Taranenko: Yes. I do the step-ups occasionally, just to exercise the legs while unloading the spine. The lunges are not big deal, I use them once in a while as a change of pace.

I've done the step up for long timed sets and for low reps. They were very effective in improving the strength endurance in my legs for running. I didn't stick with the low reps long enough to see any real results for that.

I could ask around on some other forums that have people who have read Bondarchuk's work for their opinions if anybody wants.

Here's are reviews of both volumes of Bondarchuk's "Transfer of Training in Sport":

http://www.mbingisser.com/2010/03/transfer-of-training-in-sports-volume-1/

http://www.mbingisser.com/2010/04/transfer-of-training-in-sports-volume-2/

Donald Lee
06-04-2010, 09:53 PM
Here's also an excerpt from an interview of Bondarchuk:

What is the major problem with US hammer throwing or US throwing in
general?

Bondarchuk: The system of technique and strength has not changed in hammer,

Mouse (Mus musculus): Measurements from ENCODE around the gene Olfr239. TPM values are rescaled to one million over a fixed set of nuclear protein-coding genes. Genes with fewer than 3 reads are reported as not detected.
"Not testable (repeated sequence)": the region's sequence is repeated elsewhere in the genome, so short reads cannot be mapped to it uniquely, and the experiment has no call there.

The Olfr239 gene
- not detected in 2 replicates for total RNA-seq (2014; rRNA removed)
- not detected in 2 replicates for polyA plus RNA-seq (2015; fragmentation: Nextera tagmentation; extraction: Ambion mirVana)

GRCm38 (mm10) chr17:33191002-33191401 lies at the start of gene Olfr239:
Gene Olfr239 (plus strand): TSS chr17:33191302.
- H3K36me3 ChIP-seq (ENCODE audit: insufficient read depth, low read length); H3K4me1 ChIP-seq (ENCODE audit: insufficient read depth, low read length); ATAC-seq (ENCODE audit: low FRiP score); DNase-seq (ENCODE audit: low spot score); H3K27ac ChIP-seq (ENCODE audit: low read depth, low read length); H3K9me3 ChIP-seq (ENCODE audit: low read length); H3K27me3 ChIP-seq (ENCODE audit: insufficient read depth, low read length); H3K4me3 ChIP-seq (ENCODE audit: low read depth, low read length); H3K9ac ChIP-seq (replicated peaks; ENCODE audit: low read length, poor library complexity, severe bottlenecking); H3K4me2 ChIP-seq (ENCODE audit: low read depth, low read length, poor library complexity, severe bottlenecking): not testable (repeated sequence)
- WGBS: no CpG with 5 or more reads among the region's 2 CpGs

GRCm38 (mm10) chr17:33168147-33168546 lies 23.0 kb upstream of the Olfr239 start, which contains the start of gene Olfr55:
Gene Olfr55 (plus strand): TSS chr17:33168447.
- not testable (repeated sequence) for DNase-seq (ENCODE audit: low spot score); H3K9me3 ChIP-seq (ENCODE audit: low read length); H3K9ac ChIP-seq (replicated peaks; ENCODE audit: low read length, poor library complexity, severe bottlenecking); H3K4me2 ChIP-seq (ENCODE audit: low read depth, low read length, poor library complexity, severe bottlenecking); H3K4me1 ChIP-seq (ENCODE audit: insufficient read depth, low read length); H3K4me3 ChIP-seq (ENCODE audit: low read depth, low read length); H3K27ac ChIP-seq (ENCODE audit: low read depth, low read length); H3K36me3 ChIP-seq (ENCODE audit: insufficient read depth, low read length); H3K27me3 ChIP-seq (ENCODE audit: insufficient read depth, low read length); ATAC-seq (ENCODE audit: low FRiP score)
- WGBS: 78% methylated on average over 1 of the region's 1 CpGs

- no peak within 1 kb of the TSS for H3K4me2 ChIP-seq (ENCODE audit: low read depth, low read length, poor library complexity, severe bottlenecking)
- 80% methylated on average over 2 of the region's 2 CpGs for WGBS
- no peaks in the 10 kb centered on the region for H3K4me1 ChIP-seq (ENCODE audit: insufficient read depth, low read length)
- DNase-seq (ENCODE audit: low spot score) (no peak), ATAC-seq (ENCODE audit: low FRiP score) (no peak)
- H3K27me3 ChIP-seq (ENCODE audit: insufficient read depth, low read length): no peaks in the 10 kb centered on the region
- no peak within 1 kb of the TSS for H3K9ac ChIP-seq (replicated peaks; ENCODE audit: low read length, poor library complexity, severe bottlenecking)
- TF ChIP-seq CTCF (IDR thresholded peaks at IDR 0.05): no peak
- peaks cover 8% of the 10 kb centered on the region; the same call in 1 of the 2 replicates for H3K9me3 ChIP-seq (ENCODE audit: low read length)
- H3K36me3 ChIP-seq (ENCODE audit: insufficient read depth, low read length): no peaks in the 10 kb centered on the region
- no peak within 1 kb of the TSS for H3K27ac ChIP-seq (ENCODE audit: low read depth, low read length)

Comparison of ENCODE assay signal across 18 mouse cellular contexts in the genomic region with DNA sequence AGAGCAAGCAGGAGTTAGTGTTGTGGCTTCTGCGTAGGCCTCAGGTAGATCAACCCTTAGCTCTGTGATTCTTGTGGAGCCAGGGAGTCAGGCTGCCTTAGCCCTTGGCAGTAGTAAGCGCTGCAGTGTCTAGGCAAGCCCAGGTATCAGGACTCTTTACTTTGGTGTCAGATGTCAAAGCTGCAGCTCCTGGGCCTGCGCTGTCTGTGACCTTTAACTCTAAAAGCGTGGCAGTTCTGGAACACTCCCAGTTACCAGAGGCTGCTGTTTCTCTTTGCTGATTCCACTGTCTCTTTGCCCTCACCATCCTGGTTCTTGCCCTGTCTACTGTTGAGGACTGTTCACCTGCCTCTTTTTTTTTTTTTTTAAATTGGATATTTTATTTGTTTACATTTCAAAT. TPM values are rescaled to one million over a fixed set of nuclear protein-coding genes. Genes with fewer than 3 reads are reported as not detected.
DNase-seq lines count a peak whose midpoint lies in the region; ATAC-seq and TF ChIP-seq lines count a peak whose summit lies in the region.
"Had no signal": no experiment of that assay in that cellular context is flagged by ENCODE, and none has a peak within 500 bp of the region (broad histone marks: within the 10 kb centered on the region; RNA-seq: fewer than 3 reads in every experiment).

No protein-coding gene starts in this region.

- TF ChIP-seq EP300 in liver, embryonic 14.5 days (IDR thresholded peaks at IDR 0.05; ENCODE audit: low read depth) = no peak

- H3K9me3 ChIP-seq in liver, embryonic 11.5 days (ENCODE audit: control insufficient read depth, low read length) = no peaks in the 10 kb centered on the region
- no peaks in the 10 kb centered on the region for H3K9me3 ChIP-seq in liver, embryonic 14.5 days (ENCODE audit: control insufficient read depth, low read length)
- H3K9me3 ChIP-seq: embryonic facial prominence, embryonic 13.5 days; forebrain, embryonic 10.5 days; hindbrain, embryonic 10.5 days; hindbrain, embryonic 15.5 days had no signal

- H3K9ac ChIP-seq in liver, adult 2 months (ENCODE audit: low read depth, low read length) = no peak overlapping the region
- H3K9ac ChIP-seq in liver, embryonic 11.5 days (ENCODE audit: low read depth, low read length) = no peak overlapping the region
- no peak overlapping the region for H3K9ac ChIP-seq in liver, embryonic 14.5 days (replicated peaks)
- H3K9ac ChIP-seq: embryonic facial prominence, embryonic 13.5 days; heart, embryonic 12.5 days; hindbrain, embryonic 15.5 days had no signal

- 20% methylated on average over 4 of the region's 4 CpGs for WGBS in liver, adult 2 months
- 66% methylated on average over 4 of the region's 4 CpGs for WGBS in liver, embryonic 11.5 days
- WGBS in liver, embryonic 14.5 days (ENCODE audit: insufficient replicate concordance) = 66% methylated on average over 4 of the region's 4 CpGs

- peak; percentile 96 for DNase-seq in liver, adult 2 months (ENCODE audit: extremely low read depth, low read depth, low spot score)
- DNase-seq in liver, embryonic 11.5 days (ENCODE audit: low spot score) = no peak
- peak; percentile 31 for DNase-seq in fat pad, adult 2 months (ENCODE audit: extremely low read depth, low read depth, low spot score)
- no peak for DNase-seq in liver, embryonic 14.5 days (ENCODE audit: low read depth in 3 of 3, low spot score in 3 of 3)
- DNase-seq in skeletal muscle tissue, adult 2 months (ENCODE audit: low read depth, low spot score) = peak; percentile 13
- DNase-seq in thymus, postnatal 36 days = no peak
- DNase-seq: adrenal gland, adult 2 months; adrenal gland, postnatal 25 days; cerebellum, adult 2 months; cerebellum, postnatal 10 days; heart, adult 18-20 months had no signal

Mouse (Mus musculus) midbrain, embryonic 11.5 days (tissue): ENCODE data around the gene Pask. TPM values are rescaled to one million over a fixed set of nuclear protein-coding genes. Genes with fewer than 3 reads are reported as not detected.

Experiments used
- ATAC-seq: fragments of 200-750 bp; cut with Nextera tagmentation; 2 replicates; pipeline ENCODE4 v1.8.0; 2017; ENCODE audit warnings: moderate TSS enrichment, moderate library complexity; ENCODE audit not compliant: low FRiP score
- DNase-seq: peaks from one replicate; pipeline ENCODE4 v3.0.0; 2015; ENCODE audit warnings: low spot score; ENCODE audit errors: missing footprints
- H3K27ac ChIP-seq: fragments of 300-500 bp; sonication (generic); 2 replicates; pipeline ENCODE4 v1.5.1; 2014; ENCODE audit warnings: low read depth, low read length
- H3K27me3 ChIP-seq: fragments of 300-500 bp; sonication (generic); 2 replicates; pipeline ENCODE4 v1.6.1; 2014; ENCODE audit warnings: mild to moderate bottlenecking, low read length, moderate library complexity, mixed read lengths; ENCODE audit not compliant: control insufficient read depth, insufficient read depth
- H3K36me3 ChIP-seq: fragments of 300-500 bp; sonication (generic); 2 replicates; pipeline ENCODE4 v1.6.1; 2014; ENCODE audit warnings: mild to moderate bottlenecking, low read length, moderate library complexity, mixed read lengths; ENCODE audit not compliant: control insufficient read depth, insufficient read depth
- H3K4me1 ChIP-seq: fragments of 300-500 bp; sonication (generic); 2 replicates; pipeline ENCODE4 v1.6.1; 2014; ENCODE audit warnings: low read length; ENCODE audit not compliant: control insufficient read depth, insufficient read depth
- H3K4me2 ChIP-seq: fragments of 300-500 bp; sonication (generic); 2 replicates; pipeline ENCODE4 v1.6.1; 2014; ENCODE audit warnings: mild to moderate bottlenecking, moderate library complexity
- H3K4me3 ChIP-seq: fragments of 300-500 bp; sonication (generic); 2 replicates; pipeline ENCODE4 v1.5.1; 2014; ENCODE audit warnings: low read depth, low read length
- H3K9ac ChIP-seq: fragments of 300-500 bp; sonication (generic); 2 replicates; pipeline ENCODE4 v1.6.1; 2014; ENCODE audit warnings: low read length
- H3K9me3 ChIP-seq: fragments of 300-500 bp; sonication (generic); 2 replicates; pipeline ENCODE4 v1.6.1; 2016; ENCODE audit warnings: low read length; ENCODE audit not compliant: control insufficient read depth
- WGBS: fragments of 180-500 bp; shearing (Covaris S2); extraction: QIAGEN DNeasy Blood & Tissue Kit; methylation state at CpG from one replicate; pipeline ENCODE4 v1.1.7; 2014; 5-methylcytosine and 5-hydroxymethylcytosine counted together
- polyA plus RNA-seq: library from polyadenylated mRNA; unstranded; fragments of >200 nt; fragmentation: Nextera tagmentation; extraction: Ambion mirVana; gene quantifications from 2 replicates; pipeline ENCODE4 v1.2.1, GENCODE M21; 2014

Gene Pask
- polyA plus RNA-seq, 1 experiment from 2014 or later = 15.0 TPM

discus or shot for 20-30 years. In 1972 my technique was as good or better than
some top US hammer throwers today. That was 36 years ago, this should not be the case. The US is always thinking about maximum strength. Until the US realizes the research of special and dynamic strength, there will be minimal hammer throwers over 80 meters. After 1975 in Europe the average athlete no longer used a full squat, only quarter squats, step ups and jump squats. Maybe the US is too influenced by bodybuilding and power lifting which takes their focus away from
special strength. The US has not progressed technically in 40-50 years with the
hammer. There has been very little progress since Hal Connolly, outside of maybe
Deal but even Deal did not have near the technique he could have achieved. Deal's technique was 50/50, he did not push the ball but he also did not pull the ball.

robby mor
06-04-2010, 11:15 PM
Another tool in the toolbox.
No more and no less.